While in War and Peace, Moscow represents good Russian values, and Petersburg represents the decadence and immorality of Russians brainwashed by continental values, Anna Karenina now paints both cities with the same brush. The city not only represents a deterioration of morality and values, but also the bad effects of progress, which are destroying traditional ways of life. The train, a symbol of progress, goes back and forth from Petersburg and Moscow and facilitates the alienation and discord in formerly whole communities. The country, on the other hand, is a place where honest work is to be had—as is Levin's and Vronsky's work on their estates. The country offers an opportunity to reform agrarian culture and reset the relationship between landowner and peasant so that the land can become more productive. Those who live in the country have wholesome pursuits and are away from the temptations of the city. Levin, the hero of the story, hates the city and loves the country.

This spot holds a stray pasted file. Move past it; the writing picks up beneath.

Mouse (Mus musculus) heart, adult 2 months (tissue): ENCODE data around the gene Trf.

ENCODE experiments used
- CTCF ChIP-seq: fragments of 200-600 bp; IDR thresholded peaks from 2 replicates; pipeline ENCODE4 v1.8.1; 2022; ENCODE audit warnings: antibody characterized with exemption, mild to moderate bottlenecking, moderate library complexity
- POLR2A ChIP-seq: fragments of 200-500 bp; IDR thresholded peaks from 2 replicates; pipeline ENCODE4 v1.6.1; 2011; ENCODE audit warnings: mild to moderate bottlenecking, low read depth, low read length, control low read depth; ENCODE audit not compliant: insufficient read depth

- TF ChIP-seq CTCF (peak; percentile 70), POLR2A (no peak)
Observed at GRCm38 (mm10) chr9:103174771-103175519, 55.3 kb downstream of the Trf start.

Why is Levin so tortured by the idea of death and mortality in Anna Karenina?
Levin fears death because he is also unsure about whether he believes in God and the tenets of his religion. A Russian Orthodox Christian believes that there is life after death, in which the souls of the righteous are united with God. Levin doubts the existence of God; therefore, he doubts the afterlife. If there is no afterlife, then Levin, like any person who does not have faith, must more squarely face his own mortality and death. Death is an existential problem for human beings, because they know with their conscious minds that they will die. This knowledge can make them feel that whatever they do is meaningless because, in the end, they will go out of existence. Such questions also bring up the additional questions about the purpose of life and whether an individual existence has any meaning. These are the types of questions that Levin broods on, and at the end of the novel, Levin decides that it is enough for him to live for "the good" (Part 8, Chapter 19).